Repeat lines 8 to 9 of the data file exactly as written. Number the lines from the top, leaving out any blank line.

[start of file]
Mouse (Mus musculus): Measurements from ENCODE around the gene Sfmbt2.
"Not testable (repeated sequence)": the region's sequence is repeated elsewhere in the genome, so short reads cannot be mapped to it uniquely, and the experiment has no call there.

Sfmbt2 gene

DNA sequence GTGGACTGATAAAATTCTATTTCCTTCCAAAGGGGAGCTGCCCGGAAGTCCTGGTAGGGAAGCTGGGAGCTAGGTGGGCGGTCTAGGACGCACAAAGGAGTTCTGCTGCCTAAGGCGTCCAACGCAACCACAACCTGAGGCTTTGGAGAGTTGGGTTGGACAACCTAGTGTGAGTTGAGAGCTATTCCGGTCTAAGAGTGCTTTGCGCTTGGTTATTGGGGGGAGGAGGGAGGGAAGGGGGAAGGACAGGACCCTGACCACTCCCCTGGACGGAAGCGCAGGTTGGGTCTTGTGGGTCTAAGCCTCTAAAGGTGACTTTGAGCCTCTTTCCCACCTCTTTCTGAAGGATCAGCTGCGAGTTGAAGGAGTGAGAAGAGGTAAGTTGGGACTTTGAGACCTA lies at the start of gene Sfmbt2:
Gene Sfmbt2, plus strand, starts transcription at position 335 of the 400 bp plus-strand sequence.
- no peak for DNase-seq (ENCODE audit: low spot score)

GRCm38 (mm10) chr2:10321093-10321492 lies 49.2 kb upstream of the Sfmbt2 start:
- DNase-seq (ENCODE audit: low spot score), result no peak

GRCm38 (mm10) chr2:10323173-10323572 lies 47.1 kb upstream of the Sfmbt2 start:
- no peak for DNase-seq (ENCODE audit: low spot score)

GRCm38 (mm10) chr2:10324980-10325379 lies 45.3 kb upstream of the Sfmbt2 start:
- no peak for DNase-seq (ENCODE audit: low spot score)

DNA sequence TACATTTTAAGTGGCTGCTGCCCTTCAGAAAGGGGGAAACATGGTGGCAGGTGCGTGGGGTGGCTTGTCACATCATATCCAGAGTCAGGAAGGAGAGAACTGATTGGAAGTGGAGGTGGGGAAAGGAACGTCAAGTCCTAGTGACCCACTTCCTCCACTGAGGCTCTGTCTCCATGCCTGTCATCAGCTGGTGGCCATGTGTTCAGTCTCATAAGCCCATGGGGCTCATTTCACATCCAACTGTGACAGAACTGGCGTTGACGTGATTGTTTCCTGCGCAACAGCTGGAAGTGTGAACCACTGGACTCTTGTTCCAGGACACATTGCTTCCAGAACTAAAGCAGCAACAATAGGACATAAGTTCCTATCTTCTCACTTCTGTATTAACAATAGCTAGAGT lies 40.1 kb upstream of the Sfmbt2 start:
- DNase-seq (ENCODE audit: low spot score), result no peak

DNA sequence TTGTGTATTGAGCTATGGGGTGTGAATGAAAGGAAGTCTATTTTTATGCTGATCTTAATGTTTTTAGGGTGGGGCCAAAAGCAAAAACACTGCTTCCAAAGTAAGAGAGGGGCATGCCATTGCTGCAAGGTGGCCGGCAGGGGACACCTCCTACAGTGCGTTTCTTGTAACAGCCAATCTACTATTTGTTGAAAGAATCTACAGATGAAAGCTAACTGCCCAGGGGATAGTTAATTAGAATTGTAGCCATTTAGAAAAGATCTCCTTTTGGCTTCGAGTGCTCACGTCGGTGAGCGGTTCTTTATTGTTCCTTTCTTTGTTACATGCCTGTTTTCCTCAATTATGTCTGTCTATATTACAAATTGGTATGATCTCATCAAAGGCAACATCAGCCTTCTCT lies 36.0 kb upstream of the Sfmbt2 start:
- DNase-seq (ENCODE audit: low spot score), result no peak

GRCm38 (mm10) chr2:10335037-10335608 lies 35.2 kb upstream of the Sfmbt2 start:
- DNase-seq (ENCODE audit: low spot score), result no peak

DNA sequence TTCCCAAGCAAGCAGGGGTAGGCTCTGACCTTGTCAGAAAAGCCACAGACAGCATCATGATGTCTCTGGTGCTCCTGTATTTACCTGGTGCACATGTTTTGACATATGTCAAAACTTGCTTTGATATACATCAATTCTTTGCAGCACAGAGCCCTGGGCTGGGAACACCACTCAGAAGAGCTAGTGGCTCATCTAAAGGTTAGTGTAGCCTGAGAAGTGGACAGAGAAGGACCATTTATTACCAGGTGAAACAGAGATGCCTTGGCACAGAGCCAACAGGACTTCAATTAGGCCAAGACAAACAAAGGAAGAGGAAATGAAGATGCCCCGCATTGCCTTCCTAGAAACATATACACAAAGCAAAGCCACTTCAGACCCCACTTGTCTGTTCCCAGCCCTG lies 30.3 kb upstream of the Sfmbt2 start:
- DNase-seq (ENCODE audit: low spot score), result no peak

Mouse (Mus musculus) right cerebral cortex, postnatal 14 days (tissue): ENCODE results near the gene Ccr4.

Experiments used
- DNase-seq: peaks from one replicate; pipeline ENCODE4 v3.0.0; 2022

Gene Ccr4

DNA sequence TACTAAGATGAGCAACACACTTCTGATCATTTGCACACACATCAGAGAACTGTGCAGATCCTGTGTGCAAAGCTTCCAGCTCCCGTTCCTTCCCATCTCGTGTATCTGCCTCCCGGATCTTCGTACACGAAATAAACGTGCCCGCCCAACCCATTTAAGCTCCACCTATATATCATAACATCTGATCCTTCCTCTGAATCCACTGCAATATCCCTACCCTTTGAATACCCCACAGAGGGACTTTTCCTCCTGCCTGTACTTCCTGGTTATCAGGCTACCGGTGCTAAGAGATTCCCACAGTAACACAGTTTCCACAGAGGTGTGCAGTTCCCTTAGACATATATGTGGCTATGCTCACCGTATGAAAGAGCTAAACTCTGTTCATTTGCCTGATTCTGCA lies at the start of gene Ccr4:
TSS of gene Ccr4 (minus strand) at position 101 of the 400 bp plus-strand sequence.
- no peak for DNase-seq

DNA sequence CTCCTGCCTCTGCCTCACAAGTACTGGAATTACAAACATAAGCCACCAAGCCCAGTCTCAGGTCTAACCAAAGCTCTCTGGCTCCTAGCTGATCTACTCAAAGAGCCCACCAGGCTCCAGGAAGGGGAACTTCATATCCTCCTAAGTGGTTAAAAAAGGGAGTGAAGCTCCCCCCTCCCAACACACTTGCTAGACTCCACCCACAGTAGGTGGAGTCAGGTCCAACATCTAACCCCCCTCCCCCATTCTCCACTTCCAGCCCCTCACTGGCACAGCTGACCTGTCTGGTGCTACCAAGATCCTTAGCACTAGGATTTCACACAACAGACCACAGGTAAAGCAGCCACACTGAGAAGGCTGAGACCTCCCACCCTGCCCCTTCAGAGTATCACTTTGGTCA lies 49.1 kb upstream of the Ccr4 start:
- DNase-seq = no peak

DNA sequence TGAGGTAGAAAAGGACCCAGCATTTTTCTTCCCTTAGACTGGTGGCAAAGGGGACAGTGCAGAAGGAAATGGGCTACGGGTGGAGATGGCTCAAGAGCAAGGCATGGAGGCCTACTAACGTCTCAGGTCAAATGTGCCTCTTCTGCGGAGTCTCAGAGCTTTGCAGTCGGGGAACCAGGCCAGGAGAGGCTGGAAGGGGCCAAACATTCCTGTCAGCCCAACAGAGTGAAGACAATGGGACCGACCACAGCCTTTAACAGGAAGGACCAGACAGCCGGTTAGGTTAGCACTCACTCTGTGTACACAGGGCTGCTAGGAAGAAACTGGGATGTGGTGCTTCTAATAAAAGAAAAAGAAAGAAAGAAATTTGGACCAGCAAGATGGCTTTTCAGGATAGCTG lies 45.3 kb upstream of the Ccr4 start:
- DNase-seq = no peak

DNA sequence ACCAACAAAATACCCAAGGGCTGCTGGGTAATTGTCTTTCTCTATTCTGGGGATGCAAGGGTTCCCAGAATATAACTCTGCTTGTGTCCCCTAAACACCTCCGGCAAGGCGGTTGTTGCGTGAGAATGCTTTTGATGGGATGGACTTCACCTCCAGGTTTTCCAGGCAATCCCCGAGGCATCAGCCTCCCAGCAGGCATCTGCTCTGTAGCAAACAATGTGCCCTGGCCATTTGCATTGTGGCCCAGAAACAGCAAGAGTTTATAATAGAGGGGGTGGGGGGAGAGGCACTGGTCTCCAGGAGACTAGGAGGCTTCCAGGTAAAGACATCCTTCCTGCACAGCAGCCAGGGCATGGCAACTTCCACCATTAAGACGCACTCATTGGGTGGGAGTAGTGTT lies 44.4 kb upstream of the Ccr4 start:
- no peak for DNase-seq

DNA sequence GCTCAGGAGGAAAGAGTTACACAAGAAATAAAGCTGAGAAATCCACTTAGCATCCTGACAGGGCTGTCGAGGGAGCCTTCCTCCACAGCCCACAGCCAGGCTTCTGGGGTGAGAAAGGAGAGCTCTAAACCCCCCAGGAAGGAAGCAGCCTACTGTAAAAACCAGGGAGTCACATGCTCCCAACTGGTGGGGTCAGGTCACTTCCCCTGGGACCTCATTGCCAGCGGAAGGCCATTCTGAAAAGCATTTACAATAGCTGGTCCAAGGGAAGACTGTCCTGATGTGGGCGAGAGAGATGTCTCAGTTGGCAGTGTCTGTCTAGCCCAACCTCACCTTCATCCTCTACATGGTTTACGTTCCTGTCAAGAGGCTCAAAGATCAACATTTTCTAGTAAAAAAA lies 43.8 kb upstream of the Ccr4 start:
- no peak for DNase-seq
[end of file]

- DNase-seq (ENCODE audit: low spot score), result no peak

GRCm38 (mm10) chr2:10323173-10323572 lies 47.1 kb upstream of the Sfmbt2 start: